What Are the Benchmarks of Great Coffee?

If you ask any coffee bean expert what makes great coffee, they’ll likely start rampaging about the history of the coffee bean from planting and harvest to roasting and extraction. In a way, the journey through which the coffee bean has gone until it’s made its way into your coffee plays a big role in how tasty the cup turns out to be. However, getting into too many technical details will do us little good. Instead, we’ve asked professional coffee tasters about what they think the benchmarks of great coffee are. They answered with the following five characteristics:

1. Flavor

Everyone will agree that the taste of the coffee is one crucial benchmark of great coffee, but that’s as far as the agreement goes. After all, everyone has their own preferences when it comes to flavor and taste. The flavor of the coffee starts with the distinctive aroma and taste you get once you take a sip. Some flavors have a winey-taste, close to that of red wine. Others come with a fruity essence that can remind you of citrus or berries. Meanwhile, hardcore coffee lovers like the punch that bitter and strong coffee gives them. At the end of the day, it’s all about how the coffee is extracted. It’s the most important factor in delivering a consistent coffee flavor that suits the tastes of the drinker.

2. Aroma

If smelling the aroma of coffee first in the morning sounds like pure bliss to you, then you’ve already experienced the beauty of the aroma benchmark. The aroma is the fragrance of the brewed coffee that works its way up to your nose and all the way into your brain, even before you take a sip. Mostly, you’ll be able to make the taste of the coffee from its aroma alone. Experts can determine the quality of the coffee judging from its aroma alone, and even product designers exploit this advantage to lure more customers into buying their coffee. 

3. Body

The body benchmark is the texture of the coffee you drink. In other words, it’s how light, think, oily, or heavy it is. Just like flavor, the body depends on the drinker’s preferences. According to the specialist baristas at Black Ink Coffee, you can adjust the body of your coffee by getting help from quality coffee makers. For instance, espresso machines can deliver the best heavy body coffee, the same goes for Moka pots, and steel-filter pour-over brewed coffee. On the other hand, paper filters can be used to deliver light-body coffee.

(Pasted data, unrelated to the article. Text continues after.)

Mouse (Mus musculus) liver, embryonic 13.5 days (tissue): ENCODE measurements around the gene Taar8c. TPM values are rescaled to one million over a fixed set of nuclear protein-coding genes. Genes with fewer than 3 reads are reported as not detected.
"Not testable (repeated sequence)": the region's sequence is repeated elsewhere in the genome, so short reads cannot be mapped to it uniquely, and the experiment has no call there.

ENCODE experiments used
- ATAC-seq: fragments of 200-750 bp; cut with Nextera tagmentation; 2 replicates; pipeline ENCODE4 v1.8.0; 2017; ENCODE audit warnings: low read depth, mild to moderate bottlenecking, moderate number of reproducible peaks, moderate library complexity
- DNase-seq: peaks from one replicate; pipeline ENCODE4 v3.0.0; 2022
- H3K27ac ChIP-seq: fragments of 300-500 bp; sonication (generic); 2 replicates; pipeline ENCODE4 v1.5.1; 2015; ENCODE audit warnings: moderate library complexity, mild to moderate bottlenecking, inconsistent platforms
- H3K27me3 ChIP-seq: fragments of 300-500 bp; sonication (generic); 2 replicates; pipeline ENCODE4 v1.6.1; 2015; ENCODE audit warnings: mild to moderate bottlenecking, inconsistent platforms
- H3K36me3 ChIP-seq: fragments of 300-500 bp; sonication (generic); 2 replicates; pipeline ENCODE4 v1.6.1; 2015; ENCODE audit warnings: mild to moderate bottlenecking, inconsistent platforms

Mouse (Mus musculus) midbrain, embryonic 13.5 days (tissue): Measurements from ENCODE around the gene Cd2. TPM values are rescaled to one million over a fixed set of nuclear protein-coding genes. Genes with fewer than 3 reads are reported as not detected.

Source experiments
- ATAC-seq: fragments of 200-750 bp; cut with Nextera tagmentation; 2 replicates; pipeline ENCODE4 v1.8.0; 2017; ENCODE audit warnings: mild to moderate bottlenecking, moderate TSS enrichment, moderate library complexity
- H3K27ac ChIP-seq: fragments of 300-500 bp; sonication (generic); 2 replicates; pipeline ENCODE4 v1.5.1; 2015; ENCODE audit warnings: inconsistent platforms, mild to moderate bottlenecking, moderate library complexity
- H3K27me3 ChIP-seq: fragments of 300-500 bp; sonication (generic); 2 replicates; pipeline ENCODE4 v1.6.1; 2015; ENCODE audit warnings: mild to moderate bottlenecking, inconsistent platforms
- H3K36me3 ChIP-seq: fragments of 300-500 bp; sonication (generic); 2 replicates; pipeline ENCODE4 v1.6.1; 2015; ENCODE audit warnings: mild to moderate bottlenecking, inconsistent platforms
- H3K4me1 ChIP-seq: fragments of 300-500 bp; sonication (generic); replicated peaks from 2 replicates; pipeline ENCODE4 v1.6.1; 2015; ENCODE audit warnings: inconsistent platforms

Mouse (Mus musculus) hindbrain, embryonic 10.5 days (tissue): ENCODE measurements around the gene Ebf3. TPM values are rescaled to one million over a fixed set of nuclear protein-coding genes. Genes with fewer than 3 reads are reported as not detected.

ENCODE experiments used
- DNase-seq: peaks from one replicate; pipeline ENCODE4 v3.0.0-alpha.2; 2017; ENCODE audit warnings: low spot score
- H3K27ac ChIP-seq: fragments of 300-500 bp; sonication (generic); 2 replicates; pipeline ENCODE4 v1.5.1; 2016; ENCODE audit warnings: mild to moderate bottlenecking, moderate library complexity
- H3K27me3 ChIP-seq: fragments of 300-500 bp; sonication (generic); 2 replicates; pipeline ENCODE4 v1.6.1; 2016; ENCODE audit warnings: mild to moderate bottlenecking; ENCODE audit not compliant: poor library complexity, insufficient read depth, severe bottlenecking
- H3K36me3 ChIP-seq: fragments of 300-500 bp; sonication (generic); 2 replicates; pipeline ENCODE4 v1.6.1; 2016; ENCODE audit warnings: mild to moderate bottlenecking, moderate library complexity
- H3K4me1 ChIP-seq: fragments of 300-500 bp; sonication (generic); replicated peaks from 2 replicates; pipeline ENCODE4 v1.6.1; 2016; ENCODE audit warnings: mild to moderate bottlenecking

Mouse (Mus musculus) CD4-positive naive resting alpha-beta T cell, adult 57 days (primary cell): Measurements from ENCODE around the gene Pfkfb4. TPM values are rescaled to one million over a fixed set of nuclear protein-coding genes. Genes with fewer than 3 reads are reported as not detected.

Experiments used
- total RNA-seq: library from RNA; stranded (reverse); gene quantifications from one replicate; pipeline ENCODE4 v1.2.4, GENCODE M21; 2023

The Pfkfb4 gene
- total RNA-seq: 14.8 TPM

In addition to the brewing method, some coffee beans are naturally light or heavy-bodied. For instance, Mexican, Jamaican, and Brazilian are light in nature, while coffee beans grown in high altitudes and in rich soils are heavy-bodied. The get a medium-bodied texture, you’ll need to adjust your brewing method according to the nature of the beans. That means brewing light-bodied coffee ground slower and without filters and decreasing the brew time, and adding filters for heavy-bodied ones. 

4. Acidity

Acidity is another taste characteristic found in great coffee. It’s that sharp after-taste you get once you take a sip, and it’s something that all coffee addicts look forward to. Acidity serves in defining the brightness of the coffee flavor; it ranges from low (or smooth) to high (or lively). Without it, the coffee will be dull, mellow, flat, and just tasteless, a complete waste of water. However, too much acidity is also bad. Great coffee has adequate acidity that is balanced and crisp. 

5. Finish

If you can guess the quality of the coffee from its aroma, then its finish is the final judge of the argument. The finish describes the aftertaste or the sensation you get as soon as you swallow the coffee – or spit it, it all comes down to its finish, really. Experimenting with the finish is another thing that baristas take great pleasure in, as it can totally make or break the whole cup of coffee. The finish of the coffee can be manipulated to deliver an aftertaste of chocolate, mint, tobacco, or others. The body of the coffee also plays a role in how long the finish lasts, with heavy-bodied coffees usually lasting more than lighter-bodied ones. 

Are you looking to enhance your coffee-brewing skills? If so, you’ll have to start by understanding the benchmarks of great coffee. Once you understand how flavor, aroma, body, acidity, and finish can affect the coffee-drinking experience, you’ll have a better knowledge of tweaking the brewing tactics to achieve different results.